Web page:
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MVC 3 - Razor Helpers

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[Microsoft ASP.net] [www.ASP.net] [Jon Galloway] Hi, this is Jon Galloway with Microsoft, and this is an MVC 3 Quick Hit video. In this video we'll be looking at the Razor helper syntax. In previous versions of ASP.net you would use an extension method off the HTML helper class that would allow you to define new helpers. In MVC 3 you have the option to continue doing that; however, you can also create declarative helpers using the @ helper syntax within a Razor view. So we'll start by reviewing the extension method approach and then we'll show how that compares to the Razor declarative helper syntax. Here I've created a new ASP.net MVC 3 application. I've made no changes so far. In this application we've got an index method and on the index view we're just writing that ViewBag.Message out. I want to safeguard myself against if this string gets very long that it's going to break my page and make it look ugly. So I want to use a truncate method that I'm going to wrap around that message and set that the maximum length I'm going to display is say 25 characters. I like to keep my custom helpers in their own folder just for organization so they get their own namespace, etcetera, so I'm going to say add new folder. We'll call this helpers. To that I'm going to add a class. I'm hitting shift, alt C to create a class. Call this HTMLHelpers, and this class needs to be static. We're going to create a static method. and I'm using the standard extension syntax so I'm going to reference this htmlHelper. When I bring this in I've got two options. I've got WebPagesHtml or MVC and I want the MVC namespace. Then I can bring in string input as one parameter and string length and int length as another. Okay, so this is a pretty simple function. I'm just saying—I'm building an extension method off of the helper class. I'm passing in a string and a maximum length, and then I'm saying if the string is less than that length, that's fine. It can go as is. If it's greater than that length, chop it to the max length and return a "..." at the end as well just so that we can tell it's been truncated. So that all builds. Now let's go use that in our view page. I need do two things here. First, I need to bring in the namespace. Now for this simple example I'm just going to do this using syntax; however, if I was going to be using this in other views I would actually add a using— or I would add this namespace into the web config. Now I'm ready to use it, so I can say @HTML.Truncate and pass in the max length. Now this actually looks like it's going to work , but it's not, and that's because we need to actually cast this. It's a dynamic. We need to cast that as a string. This is one advantage of using the Razor HTML declarative helpers is that they're going to take care of that for us. We won't have to cast it, and we'll see that in a second. Now, with that all in place, we can run this, and we can see that our long string was chopped down to 8 characters and "..." was put at the end. So that was the extension method syntax. Now we'll look at the Razor declarative syntax. We'll stop our application. I'm going to delete this just to make it clear that we're not using that class anymore. We can create an in-page code block or we can move this off to a separate file. I'll show it in-page first. We'll call this Truncate string—Truncate. It will take a string input and an int length, and this is very similar to what we had before, but there are a few differences so I will retype it. We'll start at code block. Then, this is Razor syntax so I don't need to do anything special to write it out. I just write I out. Then I'll put in an else block. Then we also want to include that "..." I could do this a few different ways, but in this case I want to show using detect pseudo elements so I'll say— That's one way to escape back into text from C# code inside an @ statement inside of Razor. Now I've got Html.Truncate and I can just do @Truncate. Just so that we can see that something has changed a little bit I'll put in here a little extra text and we'll run that. We'll see, yes, it was still truncated and we got that extra text at the end. Now if we want to move this into a separate file we can do that. We'll need to out this inside a CS HTML file inside of an appcode folder. So I'm going to create a new folder. We'll call it App, and that name is important. You'll see it gets a special icon here and that means that this is going to be compiled as part of the build process. Into this we'll add a new Razor view. This is just a standard CS HTML page, and I can call this whatever I want. I'll call it CustomHelpers, and you see that name is important. Now into custom helpers—this what is put in there by default. I'm just going to grab all this text that was in here. I'm going to delete it. I'm going to put that in here. Obviously I could put a lot more helpers in here. I could declare another and just keep going. This is my first helper that I'm putting into this. Now in order to use that—I no longer have this showing up—I need to say CustomHelpers, and this no longer has to be cast as a string. You'll see that still works. So this is nice to have the two options. They're both C# code so you can move back and forth between them. I think that this second Razor syntax is a little bit smoother because I can work with things in line in a page or, you know, more loosely, and then move them into a helper—a separate helper. Then, later, if I wanted to, I could move them to an extension method. That concludes our quick look at Razor helper syntax. [Microsoft ASP.net] [www.ASP.net]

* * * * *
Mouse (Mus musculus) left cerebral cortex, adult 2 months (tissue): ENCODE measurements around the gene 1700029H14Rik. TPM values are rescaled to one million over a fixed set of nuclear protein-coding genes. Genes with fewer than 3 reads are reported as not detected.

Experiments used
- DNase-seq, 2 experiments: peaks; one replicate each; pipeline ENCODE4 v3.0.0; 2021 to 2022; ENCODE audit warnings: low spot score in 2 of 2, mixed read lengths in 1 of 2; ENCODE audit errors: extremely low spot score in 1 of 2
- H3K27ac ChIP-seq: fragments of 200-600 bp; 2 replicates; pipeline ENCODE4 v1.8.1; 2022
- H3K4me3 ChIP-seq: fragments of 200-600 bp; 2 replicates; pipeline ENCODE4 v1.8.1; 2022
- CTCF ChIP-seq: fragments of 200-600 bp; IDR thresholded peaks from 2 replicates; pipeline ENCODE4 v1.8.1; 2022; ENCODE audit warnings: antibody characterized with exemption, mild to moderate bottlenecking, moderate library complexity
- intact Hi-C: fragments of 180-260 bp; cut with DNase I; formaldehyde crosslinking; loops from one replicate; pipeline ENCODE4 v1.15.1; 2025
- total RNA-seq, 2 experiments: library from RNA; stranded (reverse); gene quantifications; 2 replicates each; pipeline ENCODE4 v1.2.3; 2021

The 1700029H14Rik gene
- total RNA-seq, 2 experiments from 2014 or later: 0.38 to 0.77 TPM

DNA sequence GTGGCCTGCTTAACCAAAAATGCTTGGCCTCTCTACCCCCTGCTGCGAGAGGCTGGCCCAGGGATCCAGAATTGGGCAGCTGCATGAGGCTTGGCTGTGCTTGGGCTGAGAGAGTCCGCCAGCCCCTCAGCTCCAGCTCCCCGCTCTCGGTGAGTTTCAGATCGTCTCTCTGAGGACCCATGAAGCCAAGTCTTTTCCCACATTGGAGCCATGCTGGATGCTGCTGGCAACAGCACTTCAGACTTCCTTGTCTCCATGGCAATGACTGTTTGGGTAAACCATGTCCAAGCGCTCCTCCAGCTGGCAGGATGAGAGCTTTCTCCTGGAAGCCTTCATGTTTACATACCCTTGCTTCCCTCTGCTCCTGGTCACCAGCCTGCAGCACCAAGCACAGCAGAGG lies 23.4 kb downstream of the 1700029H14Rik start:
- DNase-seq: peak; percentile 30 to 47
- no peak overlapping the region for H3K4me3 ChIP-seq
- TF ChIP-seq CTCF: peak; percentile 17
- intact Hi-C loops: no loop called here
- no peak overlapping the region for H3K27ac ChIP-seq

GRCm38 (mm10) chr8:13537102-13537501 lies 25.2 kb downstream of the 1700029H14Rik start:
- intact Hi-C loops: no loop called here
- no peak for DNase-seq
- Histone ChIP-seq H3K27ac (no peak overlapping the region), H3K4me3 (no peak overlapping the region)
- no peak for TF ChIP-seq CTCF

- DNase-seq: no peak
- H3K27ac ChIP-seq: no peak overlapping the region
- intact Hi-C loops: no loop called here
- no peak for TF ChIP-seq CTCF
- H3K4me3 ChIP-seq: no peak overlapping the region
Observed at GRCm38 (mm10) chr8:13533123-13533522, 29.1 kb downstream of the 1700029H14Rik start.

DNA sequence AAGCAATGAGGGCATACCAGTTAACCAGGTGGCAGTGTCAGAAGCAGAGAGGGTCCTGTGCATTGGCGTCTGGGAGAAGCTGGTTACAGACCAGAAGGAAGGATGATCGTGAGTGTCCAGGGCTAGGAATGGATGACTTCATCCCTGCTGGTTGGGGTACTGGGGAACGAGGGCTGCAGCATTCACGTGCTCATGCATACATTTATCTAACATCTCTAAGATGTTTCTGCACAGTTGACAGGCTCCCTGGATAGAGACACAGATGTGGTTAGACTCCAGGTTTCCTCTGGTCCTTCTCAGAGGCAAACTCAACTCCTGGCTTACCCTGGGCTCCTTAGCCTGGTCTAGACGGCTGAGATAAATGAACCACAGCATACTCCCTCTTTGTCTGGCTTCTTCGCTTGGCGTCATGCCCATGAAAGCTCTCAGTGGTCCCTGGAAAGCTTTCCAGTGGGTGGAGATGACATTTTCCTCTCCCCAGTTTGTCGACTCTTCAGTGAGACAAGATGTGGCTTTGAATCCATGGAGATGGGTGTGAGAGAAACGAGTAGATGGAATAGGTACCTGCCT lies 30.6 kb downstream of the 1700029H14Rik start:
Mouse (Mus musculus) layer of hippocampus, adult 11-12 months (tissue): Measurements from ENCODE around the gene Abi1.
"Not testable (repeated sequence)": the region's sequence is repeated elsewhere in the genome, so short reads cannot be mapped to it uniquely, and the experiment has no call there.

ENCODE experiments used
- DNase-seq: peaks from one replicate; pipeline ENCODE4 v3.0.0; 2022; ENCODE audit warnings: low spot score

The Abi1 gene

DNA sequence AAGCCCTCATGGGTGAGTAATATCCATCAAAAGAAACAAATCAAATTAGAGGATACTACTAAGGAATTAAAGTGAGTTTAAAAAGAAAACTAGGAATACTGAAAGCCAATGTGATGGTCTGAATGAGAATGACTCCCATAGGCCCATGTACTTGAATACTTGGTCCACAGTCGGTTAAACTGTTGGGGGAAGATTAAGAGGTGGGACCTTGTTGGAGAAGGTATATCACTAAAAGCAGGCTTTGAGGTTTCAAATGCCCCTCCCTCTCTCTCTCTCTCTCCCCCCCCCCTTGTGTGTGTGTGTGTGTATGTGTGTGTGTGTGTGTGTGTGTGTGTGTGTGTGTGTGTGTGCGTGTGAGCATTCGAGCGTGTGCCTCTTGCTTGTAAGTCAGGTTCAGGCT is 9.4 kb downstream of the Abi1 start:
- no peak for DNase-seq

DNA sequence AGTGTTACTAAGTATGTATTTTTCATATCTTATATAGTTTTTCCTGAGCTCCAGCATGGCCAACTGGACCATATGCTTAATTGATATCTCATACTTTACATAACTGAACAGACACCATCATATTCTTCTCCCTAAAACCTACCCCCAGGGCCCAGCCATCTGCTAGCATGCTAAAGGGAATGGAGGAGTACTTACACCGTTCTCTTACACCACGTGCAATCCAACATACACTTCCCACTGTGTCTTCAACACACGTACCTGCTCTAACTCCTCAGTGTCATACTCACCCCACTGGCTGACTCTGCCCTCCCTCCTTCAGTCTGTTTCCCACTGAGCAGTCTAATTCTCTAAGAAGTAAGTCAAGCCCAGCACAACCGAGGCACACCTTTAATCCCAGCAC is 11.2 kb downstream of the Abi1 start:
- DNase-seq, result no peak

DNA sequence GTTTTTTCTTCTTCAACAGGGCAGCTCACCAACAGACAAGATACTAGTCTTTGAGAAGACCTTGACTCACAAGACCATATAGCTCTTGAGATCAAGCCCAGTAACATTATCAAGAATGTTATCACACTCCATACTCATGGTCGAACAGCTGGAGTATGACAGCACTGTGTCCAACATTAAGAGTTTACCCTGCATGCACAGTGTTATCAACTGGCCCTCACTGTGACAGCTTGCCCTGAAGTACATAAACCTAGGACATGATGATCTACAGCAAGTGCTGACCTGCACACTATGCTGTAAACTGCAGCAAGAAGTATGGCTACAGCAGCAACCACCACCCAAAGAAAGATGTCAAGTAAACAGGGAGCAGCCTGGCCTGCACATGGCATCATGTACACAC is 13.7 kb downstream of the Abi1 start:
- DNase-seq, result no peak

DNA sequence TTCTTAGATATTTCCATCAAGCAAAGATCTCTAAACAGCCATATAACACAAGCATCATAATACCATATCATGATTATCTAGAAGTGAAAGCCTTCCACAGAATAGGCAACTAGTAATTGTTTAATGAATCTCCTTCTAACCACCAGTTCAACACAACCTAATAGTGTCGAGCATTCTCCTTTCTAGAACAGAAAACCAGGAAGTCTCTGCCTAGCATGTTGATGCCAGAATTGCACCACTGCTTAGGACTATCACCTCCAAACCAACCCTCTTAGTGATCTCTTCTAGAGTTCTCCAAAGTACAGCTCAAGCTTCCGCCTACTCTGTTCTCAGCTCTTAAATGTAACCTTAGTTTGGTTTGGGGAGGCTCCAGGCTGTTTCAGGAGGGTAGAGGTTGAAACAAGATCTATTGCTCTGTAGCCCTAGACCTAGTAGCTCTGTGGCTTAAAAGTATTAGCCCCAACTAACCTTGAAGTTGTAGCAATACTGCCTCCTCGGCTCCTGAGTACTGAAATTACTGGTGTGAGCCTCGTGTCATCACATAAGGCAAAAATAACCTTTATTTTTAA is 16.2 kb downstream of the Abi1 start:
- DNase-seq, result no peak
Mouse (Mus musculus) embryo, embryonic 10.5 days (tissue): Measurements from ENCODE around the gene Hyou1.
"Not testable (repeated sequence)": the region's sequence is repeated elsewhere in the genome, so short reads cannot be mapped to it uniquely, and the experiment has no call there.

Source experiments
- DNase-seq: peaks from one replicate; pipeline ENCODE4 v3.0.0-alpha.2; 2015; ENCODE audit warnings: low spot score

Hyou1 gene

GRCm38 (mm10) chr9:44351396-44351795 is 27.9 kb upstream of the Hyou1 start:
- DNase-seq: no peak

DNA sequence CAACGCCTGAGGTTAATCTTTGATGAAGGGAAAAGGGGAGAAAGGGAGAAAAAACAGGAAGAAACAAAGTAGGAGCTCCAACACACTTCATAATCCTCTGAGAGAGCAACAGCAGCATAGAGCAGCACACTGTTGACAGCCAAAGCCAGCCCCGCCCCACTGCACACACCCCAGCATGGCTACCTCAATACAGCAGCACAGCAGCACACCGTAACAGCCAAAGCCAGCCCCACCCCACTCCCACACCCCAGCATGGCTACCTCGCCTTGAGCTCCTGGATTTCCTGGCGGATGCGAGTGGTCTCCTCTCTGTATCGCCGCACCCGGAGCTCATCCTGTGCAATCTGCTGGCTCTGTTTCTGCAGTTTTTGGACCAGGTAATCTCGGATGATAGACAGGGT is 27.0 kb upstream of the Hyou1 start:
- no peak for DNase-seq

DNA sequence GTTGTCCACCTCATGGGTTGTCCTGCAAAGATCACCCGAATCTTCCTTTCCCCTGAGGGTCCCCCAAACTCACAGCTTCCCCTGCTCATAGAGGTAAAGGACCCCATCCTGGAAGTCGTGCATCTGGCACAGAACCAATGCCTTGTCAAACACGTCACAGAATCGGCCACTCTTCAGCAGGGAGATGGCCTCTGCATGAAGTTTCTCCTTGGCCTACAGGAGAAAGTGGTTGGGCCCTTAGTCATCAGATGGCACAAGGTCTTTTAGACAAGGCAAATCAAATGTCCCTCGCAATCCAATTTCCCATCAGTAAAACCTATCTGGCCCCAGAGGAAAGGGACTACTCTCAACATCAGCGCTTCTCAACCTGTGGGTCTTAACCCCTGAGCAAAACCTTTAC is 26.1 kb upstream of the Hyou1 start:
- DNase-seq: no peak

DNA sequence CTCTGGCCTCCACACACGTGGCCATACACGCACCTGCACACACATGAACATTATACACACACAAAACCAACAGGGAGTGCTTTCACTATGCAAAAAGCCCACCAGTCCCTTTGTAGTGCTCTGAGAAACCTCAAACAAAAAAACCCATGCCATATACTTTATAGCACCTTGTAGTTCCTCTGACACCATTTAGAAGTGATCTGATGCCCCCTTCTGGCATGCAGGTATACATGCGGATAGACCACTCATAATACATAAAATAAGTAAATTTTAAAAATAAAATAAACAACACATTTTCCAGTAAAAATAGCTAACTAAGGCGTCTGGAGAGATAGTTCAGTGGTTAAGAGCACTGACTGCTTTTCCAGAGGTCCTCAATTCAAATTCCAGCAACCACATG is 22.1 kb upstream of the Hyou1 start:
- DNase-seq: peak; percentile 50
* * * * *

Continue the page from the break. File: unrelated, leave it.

Video Details

Duration: 8 minutes and 10 seconds
Country: United States
Language: English
License: All rights reserved
Genre: None
Views: 6
Posted by: neudesicasp on Sep 20, 2013

In this video, you will learn how to use both extension methods and declarative @helper syntax in Razor views.